Third Grade Textbook Illustrations

I’ve been busy the last couple weeks.  Here’s some of what I was working on.  These images were commissioned by Hart Mcleod Ltd. for a textbook project for third grade.  Click on the images for (slightly) larger versions.

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6 thoughts on “Third Grade Textbook Illustrations

  1. daynesislendesign says:

    Beautiful work as always Karen. The dragon illustration is remarkable. That is a very complicated subject with so many characters. A real challenge to illustrate so successfully. You’ve managed to show a crowd of unique people without confusing the central idea and focus.

    I’ve never done non-fiction or educational illustrations. Do you get all the illustrations to work on at once or is each one a separate assignment. What is the work relationship like? Does the process move quickly on their part?

    • Karen B. Jones says:

      Well, my art rep has a bunch of illustrators that he represents. When he gets one of these textbook projects, he divides the project up among his artists, keeping in mind how many illustrations the artist can finish in the time allotted and which artist he believes would be the best fit for each illustration.

      This is the fourth project I’ve done for him. What seems to be normal (so far) is to get a project with 3 to 8 illustrations. I’ll look through the details and decide if I can do it. If I accept it, I’ll get (usually) a week to turn in my roughs for the images. A month or so later I get approval and maybe a few changes to the roughs. Then I have another week or two to turn in my finals. Then I have to wait another month or so to get paid.

      This one was a little different (and kind of stressful) because it was a rush job. They needed the finals in just under two weeks. Problem is, I was already working on roughs for another project for the same client! So, once that was done, I really only had a week to devote to these six images. Five of them were completely from scratch. I was given a description of what they wanted and I skipped right over the roughs straight into finals.

      The sixth image, the dragon dance, was one I had drawn sort of speculatively as an art sample for my art rep. I didn’t have one quite like this in my portfolio and he wanted it to see what I could do and to have it to show the client. I think he knew that this was an image the client was probably going to need (he knew what projects were coming up) and he thought we might be able to sell it if they did. Only problem was that when he sent me the details on what he wanted for the art sample, he failed to mention the dimensions. So, the original was formatted as a portrait orientation rectangle. Then I did a second version with a simpler background because the first one took WAY too long and I didn’t want the clients expecting that level of detail if they weren’t paying enough to justify the work. That second one (what this was based on) was formatted as a square image. When I got the orders for the final that they’re actually buying, that was a landscape format rectangle! *headdesk* So, I had to modify the square formatted image to be wider by extending the buildings and sidewalk. And, because it looked so empty when I did that, I also chose to format it as a wide oval to keep it tight to the performers and add to a couple characters to the very empty sidewalk. Good thing I work digitally. I would not want to have to redo an entire painting!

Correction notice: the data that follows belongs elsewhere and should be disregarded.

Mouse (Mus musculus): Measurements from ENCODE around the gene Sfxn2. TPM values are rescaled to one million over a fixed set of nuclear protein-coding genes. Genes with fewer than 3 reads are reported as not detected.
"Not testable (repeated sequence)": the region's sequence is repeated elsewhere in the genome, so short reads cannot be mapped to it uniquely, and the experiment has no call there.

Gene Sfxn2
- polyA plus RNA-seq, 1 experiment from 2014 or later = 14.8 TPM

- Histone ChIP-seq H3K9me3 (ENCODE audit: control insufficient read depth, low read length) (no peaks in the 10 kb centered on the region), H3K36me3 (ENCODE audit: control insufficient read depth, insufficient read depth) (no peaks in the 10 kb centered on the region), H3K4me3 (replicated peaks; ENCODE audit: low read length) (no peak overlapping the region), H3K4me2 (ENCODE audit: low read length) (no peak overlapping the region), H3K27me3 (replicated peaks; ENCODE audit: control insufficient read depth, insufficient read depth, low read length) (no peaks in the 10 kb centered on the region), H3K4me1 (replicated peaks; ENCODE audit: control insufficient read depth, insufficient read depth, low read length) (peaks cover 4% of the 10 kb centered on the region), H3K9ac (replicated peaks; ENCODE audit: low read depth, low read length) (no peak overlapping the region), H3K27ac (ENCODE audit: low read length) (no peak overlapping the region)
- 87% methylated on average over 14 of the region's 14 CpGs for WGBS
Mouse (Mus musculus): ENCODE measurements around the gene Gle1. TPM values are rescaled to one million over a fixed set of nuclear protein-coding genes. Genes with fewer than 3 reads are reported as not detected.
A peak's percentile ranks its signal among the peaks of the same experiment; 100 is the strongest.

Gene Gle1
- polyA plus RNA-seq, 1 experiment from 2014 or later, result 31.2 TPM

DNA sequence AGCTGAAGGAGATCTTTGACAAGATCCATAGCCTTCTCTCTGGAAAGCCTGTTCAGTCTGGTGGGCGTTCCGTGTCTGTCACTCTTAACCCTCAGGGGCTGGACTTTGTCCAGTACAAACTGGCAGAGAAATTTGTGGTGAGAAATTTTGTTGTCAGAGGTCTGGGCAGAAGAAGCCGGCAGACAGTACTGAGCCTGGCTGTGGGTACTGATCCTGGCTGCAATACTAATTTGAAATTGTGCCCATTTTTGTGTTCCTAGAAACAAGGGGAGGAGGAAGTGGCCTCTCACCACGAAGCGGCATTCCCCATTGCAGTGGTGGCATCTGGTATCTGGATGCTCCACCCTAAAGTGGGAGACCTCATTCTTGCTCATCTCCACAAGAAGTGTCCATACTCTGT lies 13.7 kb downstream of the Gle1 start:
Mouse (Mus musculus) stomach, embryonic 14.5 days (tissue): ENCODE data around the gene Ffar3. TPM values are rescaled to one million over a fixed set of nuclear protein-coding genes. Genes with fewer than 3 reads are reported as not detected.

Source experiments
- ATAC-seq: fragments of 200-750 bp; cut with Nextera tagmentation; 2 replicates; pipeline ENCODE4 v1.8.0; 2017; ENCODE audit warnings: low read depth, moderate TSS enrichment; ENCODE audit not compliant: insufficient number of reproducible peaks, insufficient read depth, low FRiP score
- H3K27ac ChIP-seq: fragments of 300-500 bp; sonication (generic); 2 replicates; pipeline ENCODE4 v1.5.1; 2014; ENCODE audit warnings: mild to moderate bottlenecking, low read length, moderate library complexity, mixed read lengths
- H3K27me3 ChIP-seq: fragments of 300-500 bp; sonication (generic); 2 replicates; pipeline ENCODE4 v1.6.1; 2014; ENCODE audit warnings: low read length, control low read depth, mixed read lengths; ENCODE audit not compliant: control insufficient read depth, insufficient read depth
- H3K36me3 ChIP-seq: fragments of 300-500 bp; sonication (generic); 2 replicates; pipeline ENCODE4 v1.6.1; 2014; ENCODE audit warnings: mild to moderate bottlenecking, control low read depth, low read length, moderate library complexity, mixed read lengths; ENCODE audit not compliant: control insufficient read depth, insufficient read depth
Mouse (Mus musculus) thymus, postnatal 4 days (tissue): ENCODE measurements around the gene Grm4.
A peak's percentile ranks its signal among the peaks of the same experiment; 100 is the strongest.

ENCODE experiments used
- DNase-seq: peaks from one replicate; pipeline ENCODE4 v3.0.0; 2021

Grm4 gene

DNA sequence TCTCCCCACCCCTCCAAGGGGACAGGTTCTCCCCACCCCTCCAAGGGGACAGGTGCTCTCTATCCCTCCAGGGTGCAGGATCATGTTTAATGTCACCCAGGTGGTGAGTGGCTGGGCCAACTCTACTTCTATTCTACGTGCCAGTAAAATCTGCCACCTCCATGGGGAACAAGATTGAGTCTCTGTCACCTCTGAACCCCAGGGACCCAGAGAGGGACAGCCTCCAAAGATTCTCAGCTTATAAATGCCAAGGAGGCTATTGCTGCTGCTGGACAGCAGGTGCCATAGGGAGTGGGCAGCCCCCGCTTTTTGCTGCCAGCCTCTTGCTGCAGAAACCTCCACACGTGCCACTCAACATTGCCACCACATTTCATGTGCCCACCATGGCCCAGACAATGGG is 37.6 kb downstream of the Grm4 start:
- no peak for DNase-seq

In the end, it really wasn’t worth the work for what they’re paying me for it. But since I originally agreed to do it just as an art sample that wouldn’t be sold at all, I figure something’s much better than nothing. So, I’m okay with it.

      The real problem with this project was that I had to really bust my hump to get it in on time. It was really tight and I was quite worried I wouldn’t get it all in on time. I hate missing deadlines and I can’t remember the last time I did, but I really wasn’t sure I’d finish it on time. But I did. Stayed up until two am to do it. But it got done. I felt very accomplished when I was finished. 🙂

      The original version of the dragon dance was taller, so you saw the second story of the buildings. It included a string of Chinese lanterns and a woman wearing a Muslim headscarf leaning out the window watching the performance. It also had different colors for each building and more varied colors in the crowd. Let’s see if I can successfully imbed the image here… There you go. This version was touchy because the detail in the background was pretty close to overwhelming the foreground. I think I got it right, but it may still have needed a bit of color adjustment. I’m a little sad that the final that I finished last week has no upper story or lanterns. And the building colors are very dull. But I think it has its strengths as well, so I’m satisfied. 🙂

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